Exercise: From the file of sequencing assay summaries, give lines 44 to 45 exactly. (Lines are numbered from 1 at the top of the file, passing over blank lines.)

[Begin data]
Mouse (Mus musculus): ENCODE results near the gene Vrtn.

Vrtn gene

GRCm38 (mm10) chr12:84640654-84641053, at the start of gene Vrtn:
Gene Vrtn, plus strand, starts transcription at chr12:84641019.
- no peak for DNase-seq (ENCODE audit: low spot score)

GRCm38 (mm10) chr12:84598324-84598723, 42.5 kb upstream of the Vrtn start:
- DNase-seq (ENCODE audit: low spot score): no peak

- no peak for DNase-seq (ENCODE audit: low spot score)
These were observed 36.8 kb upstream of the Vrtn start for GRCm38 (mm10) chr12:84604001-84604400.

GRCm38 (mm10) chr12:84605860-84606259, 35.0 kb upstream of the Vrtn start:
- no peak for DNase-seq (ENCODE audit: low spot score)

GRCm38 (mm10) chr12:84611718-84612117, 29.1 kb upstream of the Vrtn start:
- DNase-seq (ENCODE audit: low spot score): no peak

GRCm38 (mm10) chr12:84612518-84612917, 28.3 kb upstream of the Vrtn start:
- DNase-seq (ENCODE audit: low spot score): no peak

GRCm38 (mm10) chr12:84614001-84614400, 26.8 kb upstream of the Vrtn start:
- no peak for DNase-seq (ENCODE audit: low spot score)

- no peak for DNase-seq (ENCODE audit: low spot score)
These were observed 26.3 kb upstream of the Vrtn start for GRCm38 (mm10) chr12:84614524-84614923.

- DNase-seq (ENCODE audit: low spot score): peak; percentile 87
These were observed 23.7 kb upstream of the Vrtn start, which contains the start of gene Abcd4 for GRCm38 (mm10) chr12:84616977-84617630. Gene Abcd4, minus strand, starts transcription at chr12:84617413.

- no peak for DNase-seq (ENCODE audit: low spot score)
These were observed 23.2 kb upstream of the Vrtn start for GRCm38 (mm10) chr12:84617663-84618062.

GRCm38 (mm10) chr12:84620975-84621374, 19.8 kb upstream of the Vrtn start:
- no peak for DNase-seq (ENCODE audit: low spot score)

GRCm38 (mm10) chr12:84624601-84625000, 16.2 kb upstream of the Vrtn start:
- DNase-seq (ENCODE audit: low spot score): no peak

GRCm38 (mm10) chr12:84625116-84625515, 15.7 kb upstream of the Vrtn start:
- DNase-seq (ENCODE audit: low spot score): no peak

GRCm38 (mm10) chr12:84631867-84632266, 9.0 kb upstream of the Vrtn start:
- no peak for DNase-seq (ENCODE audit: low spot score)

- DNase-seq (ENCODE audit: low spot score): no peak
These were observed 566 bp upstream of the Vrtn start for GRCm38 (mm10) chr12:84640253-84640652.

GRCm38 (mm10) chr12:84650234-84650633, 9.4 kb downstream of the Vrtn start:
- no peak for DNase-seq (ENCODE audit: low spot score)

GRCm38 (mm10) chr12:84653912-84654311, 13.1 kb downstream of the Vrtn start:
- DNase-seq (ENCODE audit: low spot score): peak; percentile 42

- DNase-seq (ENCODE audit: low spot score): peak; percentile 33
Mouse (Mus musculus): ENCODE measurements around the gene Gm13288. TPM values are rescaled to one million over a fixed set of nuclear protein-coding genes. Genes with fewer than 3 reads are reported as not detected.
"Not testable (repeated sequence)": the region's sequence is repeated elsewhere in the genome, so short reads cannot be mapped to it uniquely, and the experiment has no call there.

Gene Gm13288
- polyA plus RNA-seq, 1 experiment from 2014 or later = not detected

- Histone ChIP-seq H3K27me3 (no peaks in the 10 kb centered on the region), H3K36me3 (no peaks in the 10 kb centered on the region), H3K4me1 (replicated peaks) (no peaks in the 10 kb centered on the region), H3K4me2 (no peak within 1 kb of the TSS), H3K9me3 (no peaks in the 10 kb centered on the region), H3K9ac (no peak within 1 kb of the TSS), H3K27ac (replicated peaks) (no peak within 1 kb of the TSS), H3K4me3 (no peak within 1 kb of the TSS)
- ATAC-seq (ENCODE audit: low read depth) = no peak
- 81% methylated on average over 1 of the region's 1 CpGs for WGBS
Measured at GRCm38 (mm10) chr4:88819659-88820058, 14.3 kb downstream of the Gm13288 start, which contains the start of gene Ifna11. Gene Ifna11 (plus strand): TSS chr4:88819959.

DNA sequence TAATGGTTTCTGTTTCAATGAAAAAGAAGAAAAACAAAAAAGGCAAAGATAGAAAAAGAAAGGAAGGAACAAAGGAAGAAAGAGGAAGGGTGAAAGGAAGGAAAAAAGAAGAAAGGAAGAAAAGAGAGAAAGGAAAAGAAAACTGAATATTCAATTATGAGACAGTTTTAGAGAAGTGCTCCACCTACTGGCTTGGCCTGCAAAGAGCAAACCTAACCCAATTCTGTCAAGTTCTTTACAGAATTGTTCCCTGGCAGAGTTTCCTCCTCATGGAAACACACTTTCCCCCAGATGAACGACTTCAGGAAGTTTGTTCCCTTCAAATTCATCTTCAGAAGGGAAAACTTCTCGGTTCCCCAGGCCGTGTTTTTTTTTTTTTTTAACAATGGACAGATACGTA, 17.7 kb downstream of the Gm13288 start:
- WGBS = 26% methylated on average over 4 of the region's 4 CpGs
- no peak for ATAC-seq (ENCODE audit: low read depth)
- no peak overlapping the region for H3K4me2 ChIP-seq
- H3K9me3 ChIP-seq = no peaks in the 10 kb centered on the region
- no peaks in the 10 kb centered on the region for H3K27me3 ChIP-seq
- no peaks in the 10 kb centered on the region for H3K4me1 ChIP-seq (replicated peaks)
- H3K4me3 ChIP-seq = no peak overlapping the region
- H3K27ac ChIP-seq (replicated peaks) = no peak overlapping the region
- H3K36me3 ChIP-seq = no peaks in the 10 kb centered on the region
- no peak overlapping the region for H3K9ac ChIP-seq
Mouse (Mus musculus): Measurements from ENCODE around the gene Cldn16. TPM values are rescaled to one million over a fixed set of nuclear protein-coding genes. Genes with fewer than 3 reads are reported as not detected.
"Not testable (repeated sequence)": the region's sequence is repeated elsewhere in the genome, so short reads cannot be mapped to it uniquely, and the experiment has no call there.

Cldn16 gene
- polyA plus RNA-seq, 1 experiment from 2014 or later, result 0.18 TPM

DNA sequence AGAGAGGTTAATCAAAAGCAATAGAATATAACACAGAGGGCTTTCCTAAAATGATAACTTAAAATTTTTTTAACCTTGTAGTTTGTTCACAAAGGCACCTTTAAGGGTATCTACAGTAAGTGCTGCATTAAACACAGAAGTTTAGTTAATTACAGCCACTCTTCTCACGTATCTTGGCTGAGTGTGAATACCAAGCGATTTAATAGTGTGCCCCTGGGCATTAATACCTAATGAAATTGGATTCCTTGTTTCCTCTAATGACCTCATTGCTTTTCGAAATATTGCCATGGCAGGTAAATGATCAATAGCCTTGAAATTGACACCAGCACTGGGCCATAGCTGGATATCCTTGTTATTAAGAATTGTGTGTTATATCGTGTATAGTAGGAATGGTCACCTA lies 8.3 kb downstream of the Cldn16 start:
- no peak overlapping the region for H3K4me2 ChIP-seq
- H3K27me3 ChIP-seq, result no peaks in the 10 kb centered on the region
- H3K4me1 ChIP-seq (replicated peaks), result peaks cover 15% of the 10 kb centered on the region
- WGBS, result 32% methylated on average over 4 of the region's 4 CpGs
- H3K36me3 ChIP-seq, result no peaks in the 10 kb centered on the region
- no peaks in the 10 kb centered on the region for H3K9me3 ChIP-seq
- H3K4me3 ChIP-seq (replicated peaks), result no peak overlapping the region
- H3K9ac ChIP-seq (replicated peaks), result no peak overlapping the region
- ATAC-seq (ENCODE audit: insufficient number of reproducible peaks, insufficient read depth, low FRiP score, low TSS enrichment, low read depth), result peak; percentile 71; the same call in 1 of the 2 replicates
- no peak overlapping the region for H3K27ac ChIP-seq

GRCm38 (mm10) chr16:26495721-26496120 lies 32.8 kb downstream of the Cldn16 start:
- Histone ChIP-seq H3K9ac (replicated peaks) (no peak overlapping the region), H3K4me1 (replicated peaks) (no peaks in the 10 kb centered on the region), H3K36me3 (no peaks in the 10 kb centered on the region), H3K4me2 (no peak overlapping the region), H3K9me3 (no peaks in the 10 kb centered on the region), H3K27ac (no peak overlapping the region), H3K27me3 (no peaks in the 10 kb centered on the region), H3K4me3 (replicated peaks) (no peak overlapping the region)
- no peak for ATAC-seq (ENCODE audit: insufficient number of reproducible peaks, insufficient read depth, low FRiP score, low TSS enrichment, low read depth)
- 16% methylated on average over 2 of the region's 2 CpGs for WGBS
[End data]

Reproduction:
- ATAC-seq (ENCODE audit: low read depth) = no peak
- 81% methylated on average over 1 of the region's 1 CpGs for WGBS